Monday, September 21, 2020

Police officers under investigation for buying stolen goats

In a twist in law enforcement, some police officers are currently helping their colleagues with investigations involving theft of stock as Broadhurst police hold 20 carcasses as evidence.

Five police officers and three kitchen staff are currently helping the Broadhurst Police with investigations regarding the stock theft after they were found in possession of 20 carcasses of allegedly stolen goats.

An assistant superintendent, two sub-inspectors, a sergeant and a constable are scheduled to appear before the Broadhurst Magistrate Court in conjunction with the 20 stolen goats.

The police officers were sent on behalf of the Organizing Committee for the Annual Conference for Senior Officers that took place at the SSG Barracks last week. The officers were supposed to find meat for the conference and were given money, P650 for each beast, to go and pay for the 20 goats after the goats had already been seen and approved by a senior officer of the police. The team was lead by another assistant superintendent and upon final payment, all goats were slaughtered in front of the farmer and his farm hand.

While the police officers were still skinning the animals, a police team from Oodi arrived in response to a complaint from neighbouring farmers who had reported three cases in which a total of 14 goats having gone missing.
The neighbours were able to identify 14 of the goats in which six goats belonged to one farmer while eight belonged to two different farmers; the remaining six goats belonged to the owner of the farm, who had pocketed P13 000 for all the goats killed.

The Oodi police officers took all those present into custody and later handed the case over to the Broadhurst Police Station. All the carcasses were impounded as evidence in the case.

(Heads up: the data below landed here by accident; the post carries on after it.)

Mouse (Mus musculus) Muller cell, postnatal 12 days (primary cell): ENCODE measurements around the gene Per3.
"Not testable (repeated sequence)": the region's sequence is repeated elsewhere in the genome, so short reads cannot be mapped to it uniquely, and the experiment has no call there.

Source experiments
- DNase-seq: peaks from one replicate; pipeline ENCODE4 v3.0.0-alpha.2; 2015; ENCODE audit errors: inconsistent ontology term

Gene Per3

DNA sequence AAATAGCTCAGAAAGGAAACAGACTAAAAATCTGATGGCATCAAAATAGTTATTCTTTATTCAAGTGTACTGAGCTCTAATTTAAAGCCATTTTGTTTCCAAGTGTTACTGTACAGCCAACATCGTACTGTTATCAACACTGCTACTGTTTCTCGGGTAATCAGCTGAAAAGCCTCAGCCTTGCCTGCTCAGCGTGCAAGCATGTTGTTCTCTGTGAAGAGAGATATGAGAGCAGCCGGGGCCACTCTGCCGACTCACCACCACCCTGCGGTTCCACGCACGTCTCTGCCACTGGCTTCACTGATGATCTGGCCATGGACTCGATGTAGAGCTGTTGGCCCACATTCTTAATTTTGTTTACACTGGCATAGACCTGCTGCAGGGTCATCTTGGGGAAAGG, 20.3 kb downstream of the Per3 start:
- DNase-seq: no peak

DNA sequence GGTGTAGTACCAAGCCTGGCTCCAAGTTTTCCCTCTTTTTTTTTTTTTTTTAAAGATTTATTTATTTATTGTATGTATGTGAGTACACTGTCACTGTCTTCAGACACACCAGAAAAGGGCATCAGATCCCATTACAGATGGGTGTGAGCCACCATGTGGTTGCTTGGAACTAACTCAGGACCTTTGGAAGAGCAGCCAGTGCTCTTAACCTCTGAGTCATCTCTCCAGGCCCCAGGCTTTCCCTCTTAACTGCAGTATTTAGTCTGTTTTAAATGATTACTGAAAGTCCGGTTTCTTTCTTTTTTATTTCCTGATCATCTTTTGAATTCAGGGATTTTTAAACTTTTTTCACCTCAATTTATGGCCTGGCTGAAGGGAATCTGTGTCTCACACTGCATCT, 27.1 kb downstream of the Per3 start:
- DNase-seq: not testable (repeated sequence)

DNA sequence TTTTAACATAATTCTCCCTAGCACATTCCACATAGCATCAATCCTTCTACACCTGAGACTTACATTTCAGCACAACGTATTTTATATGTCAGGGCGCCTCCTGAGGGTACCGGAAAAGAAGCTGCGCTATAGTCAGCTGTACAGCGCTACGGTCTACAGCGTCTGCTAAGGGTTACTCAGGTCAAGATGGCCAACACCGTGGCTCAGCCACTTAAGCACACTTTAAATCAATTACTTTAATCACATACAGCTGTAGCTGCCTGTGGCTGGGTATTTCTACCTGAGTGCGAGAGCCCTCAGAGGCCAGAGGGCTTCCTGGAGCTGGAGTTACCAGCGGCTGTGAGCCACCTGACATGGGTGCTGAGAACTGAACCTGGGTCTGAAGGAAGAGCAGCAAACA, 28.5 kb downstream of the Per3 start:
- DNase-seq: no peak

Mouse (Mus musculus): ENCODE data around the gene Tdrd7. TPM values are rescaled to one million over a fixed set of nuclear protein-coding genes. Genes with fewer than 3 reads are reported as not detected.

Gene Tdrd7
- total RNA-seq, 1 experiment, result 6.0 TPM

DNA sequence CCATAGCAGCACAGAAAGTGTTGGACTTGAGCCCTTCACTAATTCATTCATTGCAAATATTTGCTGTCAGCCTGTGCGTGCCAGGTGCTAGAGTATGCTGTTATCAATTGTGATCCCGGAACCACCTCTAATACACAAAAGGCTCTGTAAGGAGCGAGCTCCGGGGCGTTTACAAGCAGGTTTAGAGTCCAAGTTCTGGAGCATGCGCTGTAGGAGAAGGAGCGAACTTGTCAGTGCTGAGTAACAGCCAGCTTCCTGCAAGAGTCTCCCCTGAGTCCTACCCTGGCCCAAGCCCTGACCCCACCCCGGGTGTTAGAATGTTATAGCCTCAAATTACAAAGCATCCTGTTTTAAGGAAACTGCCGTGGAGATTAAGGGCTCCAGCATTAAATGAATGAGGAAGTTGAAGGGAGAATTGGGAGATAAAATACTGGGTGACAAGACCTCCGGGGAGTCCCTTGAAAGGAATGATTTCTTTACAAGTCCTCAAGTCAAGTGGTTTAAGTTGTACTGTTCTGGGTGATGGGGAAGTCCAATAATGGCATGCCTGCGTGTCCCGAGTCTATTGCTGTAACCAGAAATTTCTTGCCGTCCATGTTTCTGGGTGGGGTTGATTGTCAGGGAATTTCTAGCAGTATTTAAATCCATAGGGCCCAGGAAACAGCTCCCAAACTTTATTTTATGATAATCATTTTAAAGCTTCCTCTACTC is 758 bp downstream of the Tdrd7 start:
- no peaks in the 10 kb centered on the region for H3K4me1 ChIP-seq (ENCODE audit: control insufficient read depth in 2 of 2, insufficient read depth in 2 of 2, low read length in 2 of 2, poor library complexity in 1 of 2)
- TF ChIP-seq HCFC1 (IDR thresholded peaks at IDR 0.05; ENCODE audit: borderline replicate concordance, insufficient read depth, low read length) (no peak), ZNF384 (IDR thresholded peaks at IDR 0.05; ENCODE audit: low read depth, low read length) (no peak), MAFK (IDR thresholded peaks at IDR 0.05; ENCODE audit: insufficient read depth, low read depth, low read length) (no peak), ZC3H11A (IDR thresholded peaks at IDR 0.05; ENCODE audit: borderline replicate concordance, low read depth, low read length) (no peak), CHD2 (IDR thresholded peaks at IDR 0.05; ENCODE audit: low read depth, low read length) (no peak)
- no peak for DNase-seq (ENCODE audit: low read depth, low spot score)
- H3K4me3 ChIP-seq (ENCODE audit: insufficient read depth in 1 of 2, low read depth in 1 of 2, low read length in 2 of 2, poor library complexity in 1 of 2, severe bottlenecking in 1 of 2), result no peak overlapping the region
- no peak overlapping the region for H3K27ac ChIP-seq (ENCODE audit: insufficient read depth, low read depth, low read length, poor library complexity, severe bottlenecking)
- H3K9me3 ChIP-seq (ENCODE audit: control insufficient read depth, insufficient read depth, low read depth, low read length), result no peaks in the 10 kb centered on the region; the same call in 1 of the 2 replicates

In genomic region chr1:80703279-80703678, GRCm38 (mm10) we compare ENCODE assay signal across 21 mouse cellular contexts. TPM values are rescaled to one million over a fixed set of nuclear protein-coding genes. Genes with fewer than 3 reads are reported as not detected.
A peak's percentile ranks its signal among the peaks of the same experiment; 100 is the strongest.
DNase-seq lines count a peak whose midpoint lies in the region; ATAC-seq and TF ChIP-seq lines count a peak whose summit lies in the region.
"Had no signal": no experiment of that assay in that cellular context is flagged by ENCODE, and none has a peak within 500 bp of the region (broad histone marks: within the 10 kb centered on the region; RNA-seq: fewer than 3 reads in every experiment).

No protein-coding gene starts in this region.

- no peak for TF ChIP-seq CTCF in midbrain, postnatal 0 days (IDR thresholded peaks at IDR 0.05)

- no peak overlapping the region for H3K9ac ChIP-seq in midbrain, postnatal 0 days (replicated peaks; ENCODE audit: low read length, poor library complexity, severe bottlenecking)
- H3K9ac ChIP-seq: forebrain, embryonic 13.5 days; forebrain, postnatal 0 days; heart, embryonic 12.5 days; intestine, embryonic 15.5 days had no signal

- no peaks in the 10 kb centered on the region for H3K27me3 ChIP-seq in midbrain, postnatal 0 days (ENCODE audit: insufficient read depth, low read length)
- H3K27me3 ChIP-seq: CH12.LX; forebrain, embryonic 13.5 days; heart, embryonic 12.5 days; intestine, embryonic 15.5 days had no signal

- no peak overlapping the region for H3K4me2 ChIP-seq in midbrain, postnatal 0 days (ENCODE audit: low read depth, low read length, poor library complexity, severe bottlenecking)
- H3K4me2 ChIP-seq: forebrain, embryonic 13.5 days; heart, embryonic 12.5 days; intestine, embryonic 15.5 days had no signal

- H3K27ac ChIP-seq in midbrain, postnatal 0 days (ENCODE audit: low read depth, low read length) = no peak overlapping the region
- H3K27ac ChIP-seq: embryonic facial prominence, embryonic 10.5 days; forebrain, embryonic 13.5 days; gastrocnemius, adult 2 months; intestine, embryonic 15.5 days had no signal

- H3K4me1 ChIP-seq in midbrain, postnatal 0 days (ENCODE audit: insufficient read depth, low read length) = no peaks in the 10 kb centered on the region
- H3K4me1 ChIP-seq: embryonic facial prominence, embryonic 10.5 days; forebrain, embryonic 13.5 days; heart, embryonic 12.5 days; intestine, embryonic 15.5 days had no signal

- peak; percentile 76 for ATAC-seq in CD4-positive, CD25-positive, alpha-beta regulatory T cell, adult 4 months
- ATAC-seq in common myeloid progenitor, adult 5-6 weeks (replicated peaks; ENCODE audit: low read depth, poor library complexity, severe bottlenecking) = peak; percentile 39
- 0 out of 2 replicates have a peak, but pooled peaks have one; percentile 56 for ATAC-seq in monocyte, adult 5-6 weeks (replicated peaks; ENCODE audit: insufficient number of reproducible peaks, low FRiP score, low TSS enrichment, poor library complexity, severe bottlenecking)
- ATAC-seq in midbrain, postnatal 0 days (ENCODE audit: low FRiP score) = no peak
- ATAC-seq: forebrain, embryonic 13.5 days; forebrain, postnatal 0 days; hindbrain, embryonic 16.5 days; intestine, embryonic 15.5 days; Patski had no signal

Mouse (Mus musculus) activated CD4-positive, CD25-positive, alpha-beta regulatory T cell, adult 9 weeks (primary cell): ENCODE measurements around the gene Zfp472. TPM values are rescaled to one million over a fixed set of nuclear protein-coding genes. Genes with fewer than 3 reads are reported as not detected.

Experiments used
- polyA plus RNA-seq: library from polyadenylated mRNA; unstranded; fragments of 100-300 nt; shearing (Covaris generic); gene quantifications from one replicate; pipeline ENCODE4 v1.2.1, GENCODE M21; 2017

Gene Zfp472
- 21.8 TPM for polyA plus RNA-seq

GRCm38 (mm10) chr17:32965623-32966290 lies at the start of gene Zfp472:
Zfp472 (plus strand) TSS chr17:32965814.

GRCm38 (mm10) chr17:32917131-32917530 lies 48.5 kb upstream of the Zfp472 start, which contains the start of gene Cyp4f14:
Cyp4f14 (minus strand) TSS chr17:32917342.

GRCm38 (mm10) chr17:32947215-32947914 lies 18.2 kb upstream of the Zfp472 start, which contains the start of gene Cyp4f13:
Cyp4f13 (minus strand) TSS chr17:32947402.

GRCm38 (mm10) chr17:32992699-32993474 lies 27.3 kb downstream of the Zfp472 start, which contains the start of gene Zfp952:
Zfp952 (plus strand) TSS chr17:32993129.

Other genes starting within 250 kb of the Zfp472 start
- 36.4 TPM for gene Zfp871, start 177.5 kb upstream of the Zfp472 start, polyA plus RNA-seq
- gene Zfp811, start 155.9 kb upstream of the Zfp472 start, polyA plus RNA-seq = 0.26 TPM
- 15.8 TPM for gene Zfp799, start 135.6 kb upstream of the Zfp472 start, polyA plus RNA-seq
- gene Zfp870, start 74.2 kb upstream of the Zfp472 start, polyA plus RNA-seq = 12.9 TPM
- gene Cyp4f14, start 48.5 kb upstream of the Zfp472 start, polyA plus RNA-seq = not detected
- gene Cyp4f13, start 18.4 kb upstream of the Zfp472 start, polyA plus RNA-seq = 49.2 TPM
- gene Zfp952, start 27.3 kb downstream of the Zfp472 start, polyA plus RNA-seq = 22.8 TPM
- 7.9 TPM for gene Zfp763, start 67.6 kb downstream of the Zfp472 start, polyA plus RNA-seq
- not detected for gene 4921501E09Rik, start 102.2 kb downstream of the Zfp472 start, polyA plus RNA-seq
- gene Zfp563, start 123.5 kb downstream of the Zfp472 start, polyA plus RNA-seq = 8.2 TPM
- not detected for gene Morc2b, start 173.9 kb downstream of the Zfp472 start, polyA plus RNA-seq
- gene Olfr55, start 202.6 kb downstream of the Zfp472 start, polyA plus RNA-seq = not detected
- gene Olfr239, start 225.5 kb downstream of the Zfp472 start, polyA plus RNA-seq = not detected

In an interview with Sunday Standard, Superintendent Dipheko Motube of the Botswana Police Public Relations office said, “Yes, we do have such a case but I can not reveal more as investigations are still ongoing.”

Motube revealed that the matter is still before the court and would be heard on the 15th of July at the Broadhurst Magistrate court.

Information passed to Sunday Standard revealed that the farmer was approached by the police to supply them with goats and during the time when the police officers were at his farm, the farmer showed them his own goats. The day before the goats were to be collected, the farmer, aged 37, and his helper, a Zimbabwean aged 31, managed to steal goats from their neighbours.

The neighbours reported the matter to the police who then acted on a tip off of where a sale of 20 goats had been concluded on the 7th of June.

The Organizing Committee for the Annual Conference for Senior Police Officers had to source for funds from elsewhere to buy meat for the participants.

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